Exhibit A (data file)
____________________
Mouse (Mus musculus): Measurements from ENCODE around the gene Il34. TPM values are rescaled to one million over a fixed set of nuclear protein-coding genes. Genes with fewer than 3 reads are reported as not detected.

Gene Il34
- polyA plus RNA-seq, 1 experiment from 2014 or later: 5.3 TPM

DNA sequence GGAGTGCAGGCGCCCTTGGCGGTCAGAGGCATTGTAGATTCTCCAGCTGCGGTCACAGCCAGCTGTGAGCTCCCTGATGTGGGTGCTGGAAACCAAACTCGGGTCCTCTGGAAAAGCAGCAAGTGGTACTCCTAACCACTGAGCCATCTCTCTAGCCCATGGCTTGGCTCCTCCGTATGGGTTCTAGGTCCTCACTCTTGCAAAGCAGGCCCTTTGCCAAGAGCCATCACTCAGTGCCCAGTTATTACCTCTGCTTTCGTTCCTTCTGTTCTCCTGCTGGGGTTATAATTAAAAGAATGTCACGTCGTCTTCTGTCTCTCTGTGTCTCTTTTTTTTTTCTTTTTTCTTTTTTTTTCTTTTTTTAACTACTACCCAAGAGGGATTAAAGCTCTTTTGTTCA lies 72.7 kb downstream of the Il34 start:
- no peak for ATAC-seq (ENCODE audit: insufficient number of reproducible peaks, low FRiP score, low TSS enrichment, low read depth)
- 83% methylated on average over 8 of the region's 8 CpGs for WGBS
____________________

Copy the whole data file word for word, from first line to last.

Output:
Mouse (Mus musculus): Measurements from ENCODE around the gene Il34. TPM values are rescaled to one million over a fixed set of nuclear protein-coding genes. Genes with fewer than 3 reads are reported as not detected.

Gene Il34
- polyA plus RNA-seq, 1 experiment from 2014 or later: 5.3 TPM

DNA sequence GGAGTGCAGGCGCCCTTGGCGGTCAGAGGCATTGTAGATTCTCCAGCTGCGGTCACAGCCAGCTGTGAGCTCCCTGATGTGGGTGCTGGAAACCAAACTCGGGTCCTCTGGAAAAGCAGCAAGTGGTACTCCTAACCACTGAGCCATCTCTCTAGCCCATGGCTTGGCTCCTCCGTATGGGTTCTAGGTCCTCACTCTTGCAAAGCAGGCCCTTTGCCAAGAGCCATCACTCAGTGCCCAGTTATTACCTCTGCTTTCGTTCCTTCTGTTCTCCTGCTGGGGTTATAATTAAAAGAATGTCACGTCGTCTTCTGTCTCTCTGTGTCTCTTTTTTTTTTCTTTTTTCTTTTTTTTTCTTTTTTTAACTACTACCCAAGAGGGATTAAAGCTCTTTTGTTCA lies 72.7 kb downstream of the Il34 start:
- no peak for ATAC-seq (ENCODE audit: insufficient number of reproducible peaks, low FRiP score, low TSS enrichment, low read depth)
- 83% methylated on average over 8 of the region's 8 CpGs for WGBS